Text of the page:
Naughty classmates are distracting my Year 3 child, what should I do?
Too many disruptive personalities in a primary school class can have a negative impact on quieter children. Sometimes parents need to step in to make sure teachers are aware of the problem
My Year 3 son has become quite reluctant to go to school. He is very quiet and studious, but a lot of boys in his class are boisterous and disruptive. I get the impression from him and other parents that the class teacher can’t really control them. He often has to sit next to naughty children who mess around and distract him. What should I do?
Every primary class has students with a wide range of abilities who demonstrate different behaviour patterns. Although schools often put a great deal of effort into trying to get a good balance within each class, and carefully consider varying academic abilities, personalities, gender and behavioural issues, classes still end up having different dynamics. Just one or two badly behaved or disruptive pupils can have a negative impact on the learning culture in any classroom.
Certain mixes of children just do not work; some wind each other up and even have a negative effect on children who are normally well behaved. Others are simply boisterous and disruptive, which can be upsetting for quieter children such as your son.
A productive, secure and calm atmosphere is vital for a productive learning environment. Educational research shows that if students are anxious or uncomfortable in class, their ability to learn effectively decreases. Therefore, the situation you describe may well affect your son’s concentration, motivation and general happiness at school.
I recommend you tell your son’s teacher how he is feeling so they can check in with him regularly and use strategies to help him feel more positive about school. Teachers sometimes use good role models like your son as seating partners with less disciplined pupils, so make sure that he too has options to sit with compatible seating partners for different activities so he is not constantly distracted. Wearing earphones to aid concentration or having opportunities to work in quieter areas of the school can also help.
Schools usually teach children strategies for dealing with different social interactions, including situations where their peers are unfriendly or annoying. Year 3 pupils still need to build skills and resilience in this area. Discuss with your son a couple of strategies he can use to reduce the distractions in class and focus on the tasks at hand. Self-monitoring his own learning and reactions to adversity is a powerful tool for him to use.
At the same time, be aware that children exaggerate situations at times, and rumours in the playground are not always true. If you offer to help in your son’s class on a regular basis, or on school trips, you can get a true feel of the dynamics within the class as well as giving extra support to the school.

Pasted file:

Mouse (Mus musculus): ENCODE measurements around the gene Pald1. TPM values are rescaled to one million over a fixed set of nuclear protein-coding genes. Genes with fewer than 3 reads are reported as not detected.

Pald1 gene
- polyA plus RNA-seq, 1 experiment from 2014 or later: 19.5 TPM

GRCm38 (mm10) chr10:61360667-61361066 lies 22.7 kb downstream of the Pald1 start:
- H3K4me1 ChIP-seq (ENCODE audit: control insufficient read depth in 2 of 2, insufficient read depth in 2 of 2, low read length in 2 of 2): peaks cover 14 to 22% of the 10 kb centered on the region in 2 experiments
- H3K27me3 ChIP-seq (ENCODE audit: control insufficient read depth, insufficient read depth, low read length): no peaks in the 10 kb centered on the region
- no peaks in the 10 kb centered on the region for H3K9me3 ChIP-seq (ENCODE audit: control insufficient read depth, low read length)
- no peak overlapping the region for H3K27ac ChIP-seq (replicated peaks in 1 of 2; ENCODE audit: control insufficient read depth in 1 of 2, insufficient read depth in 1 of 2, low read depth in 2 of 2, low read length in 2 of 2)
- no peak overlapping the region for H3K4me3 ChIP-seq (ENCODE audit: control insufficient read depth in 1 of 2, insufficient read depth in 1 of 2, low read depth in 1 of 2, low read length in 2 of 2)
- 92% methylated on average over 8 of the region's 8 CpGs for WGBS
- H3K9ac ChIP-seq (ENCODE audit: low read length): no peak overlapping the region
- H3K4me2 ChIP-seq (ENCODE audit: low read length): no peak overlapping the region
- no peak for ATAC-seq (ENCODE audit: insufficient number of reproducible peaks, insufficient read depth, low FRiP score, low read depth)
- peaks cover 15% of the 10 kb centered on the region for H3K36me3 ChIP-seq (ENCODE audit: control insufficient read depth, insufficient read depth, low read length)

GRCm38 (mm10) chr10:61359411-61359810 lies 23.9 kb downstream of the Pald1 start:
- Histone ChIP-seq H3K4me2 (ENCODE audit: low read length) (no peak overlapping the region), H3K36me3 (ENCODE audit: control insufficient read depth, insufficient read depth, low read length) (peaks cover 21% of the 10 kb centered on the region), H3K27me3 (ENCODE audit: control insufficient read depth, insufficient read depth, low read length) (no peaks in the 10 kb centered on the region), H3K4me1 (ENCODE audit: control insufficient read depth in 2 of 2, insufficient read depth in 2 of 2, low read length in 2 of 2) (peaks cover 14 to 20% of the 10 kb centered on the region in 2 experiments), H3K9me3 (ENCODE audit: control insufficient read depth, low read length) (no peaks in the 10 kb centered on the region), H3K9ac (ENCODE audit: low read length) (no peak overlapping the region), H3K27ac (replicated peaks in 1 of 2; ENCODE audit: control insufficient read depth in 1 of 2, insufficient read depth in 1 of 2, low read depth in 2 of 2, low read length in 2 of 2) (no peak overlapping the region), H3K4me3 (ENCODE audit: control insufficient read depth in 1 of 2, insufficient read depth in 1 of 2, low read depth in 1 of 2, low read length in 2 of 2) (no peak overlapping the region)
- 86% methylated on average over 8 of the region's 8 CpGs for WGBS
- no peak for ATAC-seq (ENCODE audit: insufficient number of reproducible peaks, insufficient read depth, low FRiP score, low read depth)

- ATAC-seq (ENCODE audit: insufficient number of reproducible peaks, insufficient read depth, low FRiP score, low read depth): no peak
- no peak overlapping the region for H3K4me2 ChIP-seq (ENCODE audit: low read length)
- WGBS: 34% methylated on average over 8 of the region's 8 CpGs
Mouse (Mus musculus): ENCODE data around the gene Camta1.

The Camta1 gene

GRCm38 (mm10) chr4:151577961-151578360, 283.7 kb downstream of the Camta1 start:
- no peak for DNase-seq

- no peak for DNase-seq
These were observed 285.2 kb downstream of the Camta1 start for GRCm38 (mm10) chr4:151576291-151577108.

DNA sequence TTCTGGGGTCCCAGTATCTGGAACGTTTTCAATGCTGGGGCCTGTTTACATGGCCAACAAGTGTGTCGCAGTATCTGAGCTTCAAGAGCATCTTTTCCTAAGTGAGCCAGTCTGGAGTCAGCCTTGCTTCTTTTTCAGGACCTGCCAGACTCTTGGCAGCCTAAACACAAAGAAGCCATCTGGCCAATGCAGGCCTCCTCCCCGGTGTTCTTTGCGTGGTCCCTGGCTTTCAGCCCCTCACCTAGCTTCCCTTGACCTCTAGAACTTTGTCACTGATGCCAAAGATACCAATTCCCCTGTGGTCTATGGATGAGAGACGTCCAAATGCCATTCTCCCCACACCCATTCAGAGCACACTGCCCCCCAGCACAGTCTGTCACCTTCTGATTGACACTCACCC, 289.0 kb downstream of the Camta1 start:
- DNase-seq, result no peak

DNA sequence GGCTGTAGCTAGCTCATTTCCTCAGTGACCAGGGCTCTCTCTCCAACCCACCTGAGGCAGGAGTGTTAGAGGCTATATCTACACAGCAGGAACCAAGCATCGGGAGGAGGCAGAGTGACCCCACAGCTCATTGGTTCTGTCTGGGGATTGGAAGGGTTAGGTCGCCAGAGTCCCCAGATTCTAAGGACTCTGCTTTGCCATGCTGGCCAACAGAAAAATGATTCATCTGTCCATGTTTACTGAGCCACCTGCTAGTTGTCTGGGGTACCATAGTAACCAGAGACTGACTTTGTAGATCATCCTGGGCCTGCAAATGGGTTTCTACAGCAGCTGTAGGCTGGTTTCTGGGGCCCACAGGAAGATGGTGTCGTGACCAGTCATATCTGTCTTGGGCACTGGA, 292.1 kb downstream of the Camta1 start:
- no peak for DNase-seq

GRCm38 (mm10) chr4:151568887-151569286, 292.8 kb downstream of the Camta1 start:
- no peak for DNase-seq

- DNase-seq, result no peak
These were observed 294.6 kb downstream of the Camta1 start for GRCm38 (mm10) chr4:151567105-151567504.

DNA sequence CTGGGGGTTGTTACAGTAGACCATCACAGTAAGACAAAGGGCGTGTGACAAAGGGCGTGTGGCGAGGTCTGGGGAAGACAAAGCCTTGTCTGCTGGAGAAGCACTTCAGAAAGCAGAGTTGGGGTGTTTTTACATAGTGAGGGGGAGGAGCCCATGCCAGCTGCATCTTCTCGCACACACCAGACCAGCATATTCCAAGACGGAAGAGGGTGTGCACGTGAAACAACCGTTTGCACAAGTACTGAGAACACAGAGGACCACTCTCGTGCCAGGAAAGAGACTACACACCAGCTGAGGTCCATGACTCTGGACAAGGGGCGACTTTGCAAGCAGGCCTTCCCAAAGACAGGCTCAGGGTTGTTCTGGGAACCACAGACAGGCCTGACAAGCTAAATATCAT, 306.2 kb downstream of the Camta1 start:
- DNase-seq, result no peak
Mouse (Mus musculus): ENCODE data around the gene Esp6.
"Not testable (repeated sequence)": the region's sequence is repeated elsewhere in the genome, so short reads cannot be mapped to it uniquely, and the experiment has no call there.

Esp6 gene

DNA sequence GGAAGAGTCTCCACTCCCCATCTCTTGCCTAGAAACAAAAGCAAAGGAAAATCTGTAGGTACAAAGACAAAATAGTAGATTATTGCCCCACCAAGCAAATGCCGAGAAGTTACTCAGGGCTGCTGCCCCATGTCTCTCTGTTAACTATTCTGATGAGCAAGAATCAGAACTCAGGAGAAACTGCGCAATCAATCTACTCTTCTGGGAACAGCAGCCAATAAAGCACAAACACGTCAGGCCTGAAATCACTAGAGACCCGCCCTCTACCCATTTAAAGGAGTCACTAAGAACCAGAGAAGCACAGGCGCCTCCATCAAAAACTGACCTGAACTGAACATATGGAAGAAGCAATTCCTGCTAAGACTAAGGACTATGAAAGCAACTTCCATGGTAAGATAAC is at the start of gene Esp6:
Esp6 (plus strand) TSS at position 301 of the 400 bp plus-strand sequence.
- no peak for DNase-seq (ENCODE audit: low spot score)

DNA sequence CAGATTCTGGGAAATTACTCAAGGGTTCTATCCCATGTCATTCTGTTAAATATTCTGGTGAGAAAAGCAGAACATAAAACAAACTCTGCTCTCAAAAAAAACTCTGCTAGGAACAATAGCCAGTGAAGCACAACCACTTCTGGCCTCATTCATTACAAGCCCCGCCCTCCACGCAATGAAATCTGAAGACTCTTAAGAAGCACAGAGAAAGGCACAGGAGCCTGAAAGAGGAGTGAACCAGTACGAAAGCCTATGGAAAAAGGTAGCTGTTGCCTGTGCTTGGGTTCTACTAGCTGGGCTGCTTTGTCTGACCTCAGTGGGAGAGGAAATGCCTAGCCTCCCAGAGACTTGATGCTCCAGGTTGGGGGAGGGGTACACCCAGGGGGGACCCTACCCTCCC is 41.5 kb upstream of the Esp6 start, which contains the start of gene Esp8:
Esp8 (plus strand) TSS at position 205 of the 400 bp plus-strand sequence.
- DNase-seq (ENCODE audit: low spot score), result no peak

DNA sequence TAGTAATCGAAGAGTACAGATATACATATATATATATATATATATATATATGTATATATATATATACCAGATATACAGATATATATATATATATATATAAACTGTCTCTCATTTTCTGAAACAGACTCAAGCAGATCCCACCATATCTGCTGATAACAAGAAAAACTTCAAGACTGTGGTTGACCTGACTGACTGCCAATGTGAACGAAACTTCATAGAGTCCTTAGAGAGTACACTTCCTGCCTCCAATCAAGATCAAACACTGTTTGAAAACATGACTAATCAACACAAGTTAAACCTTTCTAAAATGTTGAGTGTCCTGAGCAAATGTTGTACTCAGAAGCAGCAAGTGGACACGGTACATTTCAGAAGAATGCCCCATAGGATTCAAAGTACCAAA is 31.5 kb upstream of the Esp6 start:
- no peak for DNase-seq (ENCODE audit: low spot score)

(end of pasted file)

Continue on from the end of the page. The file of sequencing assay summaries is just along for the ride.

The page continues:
Key to promoting good behaviour is for teachers to build a stimulating learning environment and positive relationships with pupils who are pushing the boundaries. The classroom needs to be structured with clear, consistent routines and high expectations of effort levels and individual conduct. Despite having all these strategies in place, however, the behaviour of some pupils can remain challenging, even for experienced teachers.
Modern education pushes students to solve problems and experiment with ideas rather than work through textbooks or simply collect facts. This type of approach – more freedom and less structure – can be difficult for some pupils.
Inappropriate or silly behaviour, with young boys in particular, can merely be the result of a lack of maturity. It can also stem from a variety of other reasons, including difficult family circumstances and a lack of boundaries at home. Sometimes it is down to attention-seeking; some children lack attention at home because their parents work long hours or are busy with other activities.
Concentration difficulties can be linked to some sort of hyperactivity (either innate or possibly food related) or attention deficit. Although these children are not always in control of their behaviour, constant disruption to everyday classroom activities such as listening to stories, having constructive group discussions and following instructions can be extremely frustrating for everyone.
The reality is that your son will have to tolerate a wide range of people in his life, some of whom have difficult or challenging personalities. Not all boys are boisterous and I’m sure he will find friends who suit his personality and who he enjoys working with.
However, if the current situation does not improve, you should take positive action and approach the school again. It is vital that your son feels comfortable and happy in class to reach his full potential.
Julie McGuire is a former Hong Kong primary school teacher